Today is Wednesday, Jan. 17, the 17th day of 2018. There are 348 days left in the year.
On this date in:
1781: In the Revolutionary War, American forces defeat the British in the Battle of Cowpens, S.C.
1806: Thomas Jefferson’s daughter, Martha, gives birth to James Madison Randolph, the first child born in the White House.
1893: The 19th U.S. president, Rutherford B. Hayes, dies in Fremont, Ohio, at age 70.
1929: The cartoon character Popeye the Sailor makes his debut in the “Thimble Theatre” comic strip.
1953: A prototype of the Chevrolet Corvette is unveiled during the General Motors Motorama at the Waldorf Astoria Hotel in New York.
1977: Convicted murderer Gary Gilmore, 36, is shot by a firing squad at Utah State Prison in the first U.S. execution in a decade.
1998: The Drudge Report says Newsweek magazine had killed a story about an affair between President Bill Clinton and an unidentified White House intern, the same day Clinton gave a deposition in Paula Jones’ sexual-harassment lawsuit.
2008: Oprah Winfrey’s OWN network broadcasts the first of a two-part interview with Lance Armstrong, in which the disgraced cyclist says he started doping in the mid-1990s.
1993: More than a dozen Mahoning Valley residents, including Mahoning County Commissioner David Engler, Atty. Martin Hume and county Auditor George Tablack, are attending the inauguration of President Bill Clinton.
Timothy Sandor, director of the Trumbull Metropolitan Housing Authority, contends that bad press and exaggerated accounts of drugs and violence are keeping new tenants away from Warren’s Highland Terrace and Fairview Gardens housing projects.
For the third-consecutive inauguration, Masters Tuxedo of Youngstown will be shipping as many as 5,000 tuxedos for rental to men attending formal events.
1978: Salem Fire Chief Martin Catlos orders the board of education to either renovate or vacate McKinley Elementary School by the next school year and to make repairs at Prospect Elementary School within 30 days.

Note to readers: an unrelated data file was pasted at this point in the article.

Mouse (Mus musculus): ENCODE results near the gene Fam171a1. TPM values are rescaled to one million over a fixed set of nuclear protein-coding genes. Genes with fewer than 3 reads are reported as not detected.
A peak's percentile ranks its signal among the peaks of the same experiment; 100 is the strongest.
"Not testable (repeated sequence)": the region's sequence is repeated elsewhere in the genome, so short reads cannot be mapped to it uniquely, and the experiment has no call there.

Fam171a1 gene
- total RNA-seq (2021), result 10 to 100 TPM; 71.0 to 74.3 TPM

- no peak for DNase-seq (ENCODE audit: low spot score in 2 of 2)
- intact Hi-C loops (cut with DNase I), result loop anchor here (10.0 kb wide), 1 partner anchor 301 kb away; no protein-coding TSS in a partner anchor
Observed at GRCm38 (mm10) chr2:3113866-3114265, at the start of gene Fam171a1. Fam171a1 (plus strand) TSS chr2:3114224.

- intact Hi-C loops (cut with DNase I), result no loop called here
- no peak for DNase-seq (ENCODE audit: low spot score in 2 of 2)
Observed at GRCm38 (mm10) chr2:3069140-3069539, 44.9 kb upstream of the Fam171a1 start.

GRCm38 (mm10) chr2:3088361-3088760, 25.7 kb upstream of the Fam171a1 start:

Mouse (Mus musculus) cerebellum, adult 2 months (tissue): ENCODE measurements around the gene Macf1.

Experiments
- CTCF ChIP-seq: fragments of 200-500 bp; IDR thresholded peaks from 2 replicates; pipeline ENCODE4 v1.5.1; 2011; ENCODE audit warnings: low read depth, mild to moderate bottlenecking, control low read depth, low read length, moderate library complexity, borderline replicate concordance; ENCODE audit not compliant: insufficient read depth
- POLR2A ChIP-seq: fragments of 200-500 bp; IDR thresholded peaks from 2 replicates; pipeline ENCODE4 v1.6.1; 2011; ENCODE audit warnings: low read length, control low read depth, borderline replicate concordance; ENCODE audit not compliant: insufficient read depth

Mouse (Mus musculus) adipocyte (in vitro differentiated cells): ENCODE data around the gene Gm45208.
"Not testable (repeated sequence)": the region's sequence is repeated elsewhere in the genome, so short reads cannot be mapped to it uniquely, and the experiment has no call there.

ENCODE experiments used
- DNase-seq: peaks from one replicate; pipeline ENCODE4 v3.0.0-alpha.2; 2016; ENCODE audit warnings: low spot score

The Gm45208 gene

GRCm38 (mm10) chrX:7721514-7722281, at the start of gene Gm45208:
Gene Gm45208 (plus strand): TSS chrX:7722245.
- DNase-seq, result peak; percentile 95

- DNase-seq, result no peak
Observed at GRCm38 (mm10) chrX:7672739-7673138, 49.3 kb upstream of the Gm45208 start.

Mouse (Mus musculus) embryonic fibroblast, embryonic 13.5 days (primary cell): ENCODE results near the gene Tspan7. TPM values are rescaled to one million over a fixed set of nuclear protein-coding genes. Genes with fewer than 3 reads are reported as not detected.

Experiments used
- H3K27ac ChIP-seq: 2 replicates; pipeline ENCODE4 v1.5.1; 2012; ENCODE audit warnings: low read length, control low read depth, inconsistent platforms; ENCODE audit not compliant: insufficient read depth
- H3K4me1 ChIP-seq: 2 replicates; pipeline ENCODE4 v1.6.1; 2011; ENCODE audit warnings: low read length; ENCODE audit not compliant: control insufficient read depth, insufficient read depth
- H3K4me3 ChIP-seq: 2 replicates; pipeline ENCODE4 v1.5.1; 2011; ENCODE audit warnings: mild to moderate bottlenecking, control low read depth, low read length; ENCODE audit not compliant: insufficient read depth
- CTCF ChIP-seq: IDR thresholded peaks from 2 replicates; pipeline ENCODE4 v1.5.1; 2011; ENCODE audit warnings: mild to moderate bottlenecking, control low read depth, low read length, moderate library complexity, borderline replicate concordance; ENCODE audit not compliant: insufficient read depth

After a 90-minute meeting in the office of U.S. Sen. John Glenn, Mayor J. Phillip Richley says Youngstown will seek $20 million from the Economic Development Agency to assist communities hit by sudden shutdowns in the steel industry.
The 50th annual Golden Gloves tournament will open at the Struthers Fieldhouse. The 1977 Novice Division champion, Jeff Lampkin, will help the Tomez-Buckeye Elks team defend its crown.
1968: The Mahoning County Medical Society is studying a proposal to establish a medical school at Youngstown State University.
Army Spec. 4 Eugene Melvin Williams of Youngstown is killed in Vietnam. His parents, Mr. and Mrs. Leroy Williams, say he had only 65 days to go before coming home.
The Junior League of Youngstown votes to spend up to $300,000 for a library and learning center at a Youngstown elementary school and to renovate and refurbish the Steel Valley Home for Girls on Elm Street.
Retired Common Pleas Judge John W. Ford, one of the district’s most distinguished citizens, dies of pneumonia at North Side Hospital.
1943: Bishop Wilbur E. Hammaker of Denver, former pastor of Trinity Methodist Church, will interview Madame Chiang Kai Shek in Washington, D.C.
Bob Feller, storybook boy pitcher with the Cleveland Indians and now a chief petty officer in the Navy, marries Virginia Winther, daughter of a leading Waukegan, Ill., industrialist.
Congressman Michael J. Kirwan leaves Youngstown for Washington, D.C., to begin his fourth term as a congressman and as a member of the important House Appropriations Committee.